The space shuttle astronauts today spent their third day in space "pumping aluminum" and using a $100 million communication satellite for what flight directors said was the clearest space television transmission ever beamed back to Earth.

Although persistent computer troubles at the satellite control center in White Sands, N.M., kept the Tracking and Data Relay Satellite (TDRS) in the dark for half of the day, flight directors here said that voice, data and television transmission through the TDRS the rest of the time was the best in the 20-year history of the manned space program.

"We're looking at television through the Charlie camera," astronaut John Blaha said from the ground this morning at the Mission Control Center, referring to the third of four cockpit cameras.

"It's just a beautiful definition that we have with the TDRS," he said. The satellite, launched from the previous shuttle flight, is a switchboard in the sky to be used by shuttle missions for the next 15 years as their communication relay station.

Later, flight directors used the TDRS to transmit to Challenger printed instructions for the astronauts. The instructions appeared in the cockpit seconds later without a smudge on the reproduction paper, the crew reported.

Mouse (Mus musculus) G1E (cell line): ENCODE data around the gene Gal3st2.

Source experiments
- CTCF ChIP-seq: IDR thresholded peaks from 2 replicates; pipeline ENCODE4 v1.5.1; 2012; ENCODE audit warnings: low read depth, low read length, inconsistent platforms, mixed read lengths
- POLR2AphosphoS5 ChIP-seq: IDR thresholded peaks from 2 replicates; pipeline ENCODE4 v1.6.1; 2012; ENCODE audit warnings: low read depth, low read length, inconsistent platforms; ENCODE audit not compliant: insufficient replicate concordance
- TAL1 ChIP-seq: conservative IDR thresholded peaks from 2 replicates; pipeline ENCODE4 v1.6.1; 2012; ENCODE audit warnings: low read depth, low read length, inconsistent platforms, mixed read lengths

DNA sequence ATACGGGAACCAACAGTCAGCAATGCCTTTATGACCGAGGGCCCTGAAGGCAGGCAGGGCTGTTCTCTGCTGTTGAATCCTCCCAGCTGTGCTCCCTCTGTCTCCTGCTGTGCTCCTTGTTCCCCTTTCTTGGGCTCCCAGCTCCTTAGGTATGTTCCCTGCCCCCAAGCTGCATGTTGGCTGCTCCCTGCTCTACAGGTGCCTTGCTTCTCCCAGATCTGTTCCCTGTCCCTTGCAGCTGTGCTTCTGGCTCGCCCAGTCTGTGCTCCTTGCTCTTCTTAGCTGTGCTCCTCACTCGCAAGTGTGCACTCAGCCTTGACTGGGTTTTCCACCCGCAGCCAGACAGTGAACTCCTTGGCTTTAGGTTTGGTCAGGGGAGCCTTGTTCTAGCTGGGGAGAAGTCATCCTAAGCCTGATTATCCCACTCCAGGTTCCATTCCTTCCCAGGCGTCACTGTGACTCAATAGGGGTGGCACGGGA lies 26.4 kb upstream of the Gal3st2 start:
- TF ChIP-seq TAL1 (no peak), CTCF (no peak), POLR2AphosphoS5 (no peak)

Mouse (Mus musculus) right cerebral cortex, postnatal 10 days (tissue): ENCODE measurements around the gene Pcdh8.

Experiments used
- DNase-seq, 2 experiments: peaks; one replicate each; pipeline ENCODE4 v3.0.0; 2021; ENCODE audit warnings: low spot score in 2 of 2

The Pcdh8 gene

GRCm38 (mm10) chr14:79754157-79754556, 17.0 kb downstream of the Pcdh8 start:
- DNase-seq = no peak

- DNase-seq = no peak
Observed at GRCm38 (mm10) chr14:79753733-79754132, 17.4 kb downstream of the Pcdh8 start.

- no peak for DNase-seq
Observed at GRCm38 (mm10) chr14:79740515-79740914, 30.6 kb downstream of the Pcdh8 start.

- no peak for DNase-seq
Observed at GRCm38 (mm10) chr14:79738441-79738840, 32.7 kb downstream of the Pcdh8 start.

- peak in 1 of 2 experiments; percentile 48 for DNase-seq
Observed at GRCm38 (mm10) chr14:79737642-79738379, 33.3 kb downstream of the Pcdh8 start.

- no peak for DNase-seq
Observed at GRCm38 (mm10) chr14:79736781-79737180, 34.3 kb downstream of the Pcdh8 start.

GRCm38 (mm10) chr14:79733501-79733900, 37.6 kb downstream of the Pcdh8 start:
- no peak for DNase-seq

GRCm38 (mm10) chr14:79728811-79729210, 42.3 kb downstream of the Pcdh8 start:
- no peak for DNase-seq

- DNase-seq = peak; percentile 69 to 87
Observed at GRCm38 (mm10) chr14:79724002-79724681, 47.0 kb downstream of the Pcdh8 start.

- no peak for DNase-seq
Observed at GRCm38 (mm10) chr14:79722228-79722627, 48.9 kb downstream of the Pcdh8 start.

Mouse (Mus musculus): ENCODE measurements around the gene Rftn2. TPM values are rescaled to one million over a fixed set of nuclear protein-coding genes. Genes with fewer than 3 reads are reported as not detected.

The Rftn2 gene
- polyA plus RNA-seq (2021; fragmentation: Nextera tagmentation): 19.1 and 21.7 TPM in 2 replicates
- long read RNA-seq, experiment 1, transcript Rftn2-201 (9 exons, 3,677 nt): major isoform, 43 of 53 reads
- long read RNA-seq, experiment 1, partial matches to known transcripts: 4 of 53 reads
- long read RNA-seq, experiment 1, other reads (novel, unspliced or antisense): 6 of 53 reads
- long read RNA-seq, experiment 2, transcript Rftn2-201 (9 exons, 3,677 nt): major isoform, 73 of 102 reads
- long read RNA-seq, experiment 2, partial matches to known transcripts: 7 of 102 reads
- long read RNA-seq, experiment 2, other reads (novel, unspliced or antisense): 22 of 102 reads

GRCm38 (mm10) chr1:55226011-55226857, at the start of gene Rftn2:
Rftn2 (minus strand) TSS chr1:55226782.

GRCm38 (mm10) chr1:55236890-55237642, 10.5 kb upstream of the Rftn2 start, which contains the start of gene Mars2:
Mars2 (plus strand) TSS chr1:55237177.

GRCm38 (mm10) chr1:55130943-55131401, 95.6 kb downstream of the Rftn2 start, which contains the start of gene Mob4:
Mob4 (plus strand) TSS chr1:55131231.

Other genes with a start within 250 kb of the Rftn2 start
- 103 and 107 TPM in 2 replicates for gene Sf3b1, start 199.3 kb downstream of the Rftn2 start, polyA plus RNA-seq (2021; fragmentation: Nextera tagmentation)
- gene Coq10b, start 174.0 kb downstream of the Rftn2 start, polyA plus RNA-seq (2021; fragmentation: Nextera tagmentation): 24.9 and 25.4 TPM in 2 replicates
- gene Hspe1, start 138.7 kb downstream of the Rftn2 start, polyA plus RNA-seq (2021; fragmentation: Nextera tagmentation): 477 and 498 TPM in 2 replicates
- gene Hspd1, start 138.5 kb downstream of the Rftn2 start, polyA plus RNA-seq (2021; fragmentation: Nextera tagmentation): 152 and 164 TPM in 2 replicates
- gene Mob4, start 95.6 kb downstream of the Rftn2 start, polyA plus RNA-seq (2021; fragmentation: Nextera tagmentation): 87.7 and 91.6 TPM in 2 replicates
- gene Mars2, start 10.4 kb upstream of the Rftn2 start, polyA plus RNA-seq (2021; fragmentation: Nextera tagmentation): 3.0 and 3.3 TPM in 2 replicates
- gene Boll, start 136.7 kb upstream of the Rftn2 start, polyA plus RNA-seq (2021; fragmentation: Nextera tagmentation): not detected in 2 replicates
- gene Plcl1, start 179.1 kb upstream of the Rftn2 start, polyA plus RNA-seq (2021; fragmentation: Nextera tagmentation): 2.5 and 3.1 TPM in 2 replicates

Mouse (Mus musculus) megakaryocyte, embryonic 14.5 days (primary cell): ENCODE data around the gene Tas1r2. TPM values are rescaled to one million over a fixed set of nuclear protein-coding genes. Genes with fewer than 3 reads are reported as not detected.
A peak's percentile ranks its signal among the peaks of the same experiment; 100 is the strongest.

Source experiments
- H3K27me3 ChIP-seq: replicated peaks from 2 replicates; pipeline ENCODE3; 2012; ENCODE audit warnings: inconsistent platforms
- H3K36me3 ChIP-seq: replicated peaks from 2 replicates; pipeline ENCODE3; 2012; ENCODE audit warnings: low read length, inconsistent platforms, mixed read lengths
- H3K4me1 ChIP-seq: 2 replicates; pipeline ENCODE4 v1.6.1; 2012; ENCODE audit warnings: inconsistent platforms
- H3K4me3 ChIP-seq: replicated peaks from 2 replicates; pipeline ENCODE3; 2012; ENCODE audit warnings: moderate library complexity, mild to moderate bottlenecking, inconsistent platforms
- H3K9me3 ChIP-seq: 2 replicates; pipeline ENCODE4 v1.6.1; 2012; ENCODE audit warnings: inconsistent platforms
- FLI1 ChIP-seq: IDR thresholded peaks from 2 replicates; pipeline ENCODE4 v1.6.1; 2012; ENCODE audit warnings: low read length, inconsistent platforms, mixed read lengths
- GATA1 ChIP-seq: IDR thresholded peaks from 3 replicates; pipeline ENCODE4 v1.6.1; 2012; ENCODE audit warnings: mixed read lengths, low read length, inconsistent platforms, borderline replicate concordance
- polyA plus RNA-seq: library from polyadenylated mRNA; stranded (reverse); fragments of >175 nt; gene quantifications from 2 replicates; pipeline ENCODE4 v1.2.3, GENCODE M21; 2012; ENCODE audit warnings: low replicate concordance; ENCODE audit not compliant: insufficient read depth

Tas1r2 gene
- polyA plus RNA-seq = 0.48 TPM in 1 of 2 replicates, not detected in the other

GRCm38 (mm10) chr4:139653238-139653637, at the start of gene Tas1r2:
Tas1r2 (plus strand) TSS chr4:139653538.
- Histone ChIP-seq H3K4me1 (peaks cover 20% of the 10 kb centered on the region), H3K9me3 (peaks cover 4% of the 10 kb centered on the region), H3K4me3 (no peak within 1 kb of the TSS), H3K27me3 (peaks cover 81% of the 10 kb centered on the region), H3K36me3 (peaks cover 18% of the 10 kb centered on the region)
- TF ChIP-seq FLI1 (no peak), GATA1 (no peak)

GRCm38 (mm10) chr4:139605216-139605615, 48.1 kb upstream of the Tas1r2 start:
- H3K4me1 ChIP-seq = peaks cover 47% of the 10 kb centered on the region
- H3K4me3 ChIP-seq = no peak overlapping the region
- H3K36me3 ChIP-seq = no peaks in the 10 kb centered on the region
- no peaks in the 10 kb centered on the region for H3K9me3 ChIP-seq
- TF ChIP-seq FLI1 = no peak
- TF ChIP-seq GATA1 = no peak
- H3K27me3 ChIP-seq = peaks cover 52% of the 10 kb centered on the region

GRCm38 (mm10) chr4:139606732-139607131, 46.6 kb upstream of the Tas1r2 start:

"These printouts really look like they came off a reproduction machine down the hall," flight director Harold Draughon said. "When the satellite is working, it works beautifully."

But the satellite worked only half of the time. Officials blamed software in White Sands computers that often failed to acknowledge commands and to position correctly three antennas involved in using the TDRS. These are at White Sands, aboard Challenger and on the satellite.

While the TDRS is not essential as a relay station in this mission, it is vital to the planned ninth shuttle mission, scheduled to lift off Oct. 8.

That flight by Columbia, which made the first six shuttle missions, is to carry the $1 billion Spacelab built by the European Space Agency and be equipped with 40 expensive experiments intended for repeated and random testing throughout the planned nine-day flight.

If similar trouble appears during the Spacelab mission, Draughon said, about 25 percent of the astronomical and life-sciences experiments to be performed will be lost.

Draughon said 90 percent of today's problems involving the TDRS were on the ground and in programmed instructions given White Sands computers. The problems have not had an impact on this mission, Draughon said, "and we expect Spacelab to fly on time."

For almost six hours today, astronauts Richard H. Truly and Dale A. Gardner used the shuttle's 50-foot-long robot arm to maneuver an 8,000-pound device to test the limits of the arm's strength. The aluminum device is shaped like a dumbbell.

Tested twice before, the arm was called on for the first time today to move and haul that large a mass in space. Said Truly after just a few minutes of exercising the arm: "It works like a champ."

Pilot Daniel C. Brandenstein flew Challenger, while Guion Stewart Bluford II and Dr. William E. Thornton spent most of their time below decks performing experiments.

Bluford ran a device that uses weightlessness to separate live cells for experiments intended to produce cells that make insulin to treat diabetes.

Thornton attached electrodes near his eyes to study the eyes' role in adaptation to weightlessness.